DOE's ARPA-E funds 60 projects, includes biofuels, bioenergy
The U.S. DOE’s Advanced Research Projects Agency-Energy program has granted a total of $130 million to 66 projects focused on breakthrough energy technologies demonstrating fundamental technical promise, but are too early for private-sector investment. The selected projects encompass 11 technology areas in 24 states and focus on a wide range of technologies, including advanced vehicle and design and materials, building efficiency, carbon capture, grid modernization, renewable power and advanced fuels.
ARPA-E’s first funding opportunity, “OPEN 2009,” was issued three years ago and was similarly an open call to America’s top scientists and engineers for transformational energy technology solutions. Previously selected projects have already made major progress, by demonstrating the world’s first 400 Wh/kg lithium-ion battery poised to revolutionize the electric vehicle industry; building a wind turbine, inspired by the design of jet engines, that could deliver 300 percent more power than existing turbines of the same size and cost; and engineering a high power laser drilling system that can penetrate hard rock formations over long distances and is ten times more economical than conventional drilling technologies.
Some examples of advanced fuels-based projects that were granted funding in the most recent round of ARPA-E awards include:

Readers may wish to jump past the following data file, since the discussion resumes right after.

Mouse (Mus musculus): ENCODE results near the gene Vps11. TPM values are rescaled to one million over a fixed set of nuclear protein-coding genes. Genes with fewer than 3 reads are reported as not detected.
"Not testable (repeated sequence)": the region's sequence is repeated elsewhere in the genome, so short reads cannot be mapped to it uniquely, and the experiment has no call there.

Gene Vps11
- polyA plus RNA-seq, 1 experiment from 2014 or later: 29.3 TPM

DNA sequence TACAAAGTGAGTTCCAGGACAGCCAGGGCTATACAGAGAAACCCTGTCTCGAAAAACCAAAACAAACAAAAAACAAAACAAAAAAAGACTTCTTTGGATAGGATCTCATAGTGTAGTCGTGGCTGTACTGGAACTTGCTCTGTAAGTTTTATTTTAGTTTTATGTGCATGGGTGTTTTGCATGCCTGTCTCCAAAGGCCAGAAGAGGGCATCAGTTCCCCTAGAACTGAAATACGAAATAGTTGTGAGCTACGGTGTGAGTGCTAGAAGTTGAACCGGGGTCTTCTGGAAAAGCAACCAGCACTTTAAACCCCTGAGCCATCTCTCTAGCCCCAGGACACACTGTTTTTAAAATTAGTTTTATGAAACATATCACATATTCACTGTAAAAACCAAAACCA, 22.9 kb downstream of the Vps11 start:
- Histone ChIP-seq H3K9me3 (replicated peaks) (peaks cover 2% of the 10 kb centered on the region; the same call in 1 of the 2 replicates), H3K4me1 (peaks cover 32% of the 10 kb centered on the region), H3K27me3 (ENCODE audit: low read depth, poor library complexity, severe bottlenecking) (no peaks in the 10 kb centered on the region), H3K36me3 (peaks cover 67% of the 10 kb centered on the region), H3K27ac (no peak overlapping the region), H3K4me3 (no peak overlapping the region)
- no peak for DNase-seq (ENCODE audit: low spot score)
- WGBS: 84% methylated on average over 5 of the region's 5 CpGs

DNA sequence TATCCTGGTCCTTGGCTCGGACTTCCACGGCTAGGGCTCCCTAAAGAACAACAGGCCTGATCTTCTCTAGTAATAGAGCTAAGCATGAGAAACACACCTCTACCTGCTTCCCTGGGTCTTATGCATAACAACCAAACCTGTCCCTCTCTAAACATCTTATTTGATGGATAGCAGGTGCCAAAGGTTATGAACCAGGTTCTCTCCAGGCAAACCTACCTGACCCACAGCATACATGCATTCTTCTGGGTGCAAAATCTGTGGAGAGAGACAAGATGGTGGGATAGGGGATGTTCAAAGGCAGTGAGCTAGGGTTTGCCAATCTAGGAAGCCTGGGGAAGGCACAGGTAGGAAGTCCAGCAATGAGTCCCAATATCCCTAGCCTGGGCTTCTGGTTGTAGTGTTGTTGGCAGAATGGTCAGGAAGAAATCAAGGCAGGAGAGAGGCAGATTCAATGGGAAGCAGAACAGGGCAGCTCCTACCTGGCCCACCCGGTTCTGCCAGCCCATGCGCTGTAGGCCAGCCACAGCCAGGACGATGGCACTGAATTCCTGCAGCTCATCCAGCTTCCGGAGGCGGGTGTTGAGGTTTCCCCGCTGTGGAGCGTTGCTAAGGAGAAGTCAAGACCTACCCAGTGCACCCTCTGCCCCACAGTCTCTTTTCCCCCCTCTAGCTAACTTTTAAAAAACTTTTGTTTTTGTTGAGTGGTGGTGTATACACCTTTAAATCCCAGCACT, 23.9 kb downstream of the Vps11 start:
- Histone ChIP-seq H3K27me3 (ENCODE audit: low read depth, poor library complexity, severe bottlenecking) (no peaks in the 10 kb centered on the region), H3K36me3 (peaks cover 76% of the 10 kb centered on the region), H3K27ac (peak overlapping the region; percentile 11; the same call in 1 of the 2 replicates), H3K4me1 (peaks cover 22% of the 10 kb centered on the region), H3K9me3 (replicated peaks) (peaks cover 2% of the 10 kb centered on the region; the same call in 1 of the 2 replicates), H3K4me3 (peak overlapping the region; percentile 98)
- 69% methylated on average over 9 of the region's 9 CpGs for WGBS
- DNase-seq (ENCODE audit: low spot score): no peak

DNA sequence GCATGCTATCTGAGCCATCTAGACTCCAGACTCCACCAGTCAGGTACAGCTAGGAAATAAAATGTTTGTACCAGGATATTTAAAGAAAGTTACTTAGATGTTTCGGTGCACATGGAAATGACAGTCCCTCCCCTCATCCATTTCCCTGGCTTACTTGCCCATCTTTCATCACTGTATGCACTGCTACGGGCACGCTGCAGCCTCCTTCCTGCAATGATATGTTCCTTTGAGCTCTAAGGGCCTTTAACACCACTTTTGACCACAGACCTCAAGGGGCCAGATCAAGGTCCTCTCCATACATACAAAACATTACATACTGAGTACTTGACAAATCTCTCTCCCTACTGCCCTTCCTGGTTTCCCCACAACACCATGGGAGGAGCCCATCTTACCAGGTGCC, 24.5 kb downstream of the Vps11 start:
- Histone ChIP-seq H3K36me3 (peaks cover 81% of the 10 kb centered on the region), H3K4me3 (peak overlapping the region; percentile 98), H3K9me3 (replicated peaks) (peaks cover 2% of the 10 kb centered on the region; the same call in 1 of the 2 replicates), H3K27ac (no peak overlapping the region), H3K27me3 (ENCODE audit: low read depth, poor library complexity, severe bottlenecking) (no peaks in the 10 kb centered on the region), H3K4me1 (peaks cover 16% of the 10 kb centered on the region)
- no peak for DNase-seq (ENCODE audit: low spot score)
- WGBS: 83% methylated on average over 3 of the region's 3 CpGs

Lexington, Ky.-based Allylix Inc., which received $4.5 million to develop energy-dense terpenes as high-performance, liquid aviation fuels.
Princeton, N.J.-based Bio2Electric LLC, which will use $600,000 to develop a small-scale reactor that converts methane into a liquid transportation fuel by combining fuel cell technology with advanced catalysts.
Researchers from Colorado State University received $2 million to develop a system to rapidly Introduce new genetic traits into crops that currently cannot be engineered, for improved biofuel production.
Cornell University was granted $900,000 for the development of a compact reactor that distributes sunlight more efficiently for use in algae-fuel production.
Ceramatec Inc. in Salt Lake City will use $1.7 million to develop a small-scale membrane reactor to convert methane gas into transportable liquids in one step.
The Gas Technology Institute will use $770,000 to develop a new process to convert methane into methanol and hydrogen.
Researchers at Plant Sensory Systems in Baltimore, Md., were granted $1.8 million to produce an enhanced energy beet, optimized for biofuel production.
The University of Minnesota will use $1.8 million to develop an ultra-thin separation membrane to improve the production of biofuels, plastics and other industrial materials.
For the full list of award recipients, click here.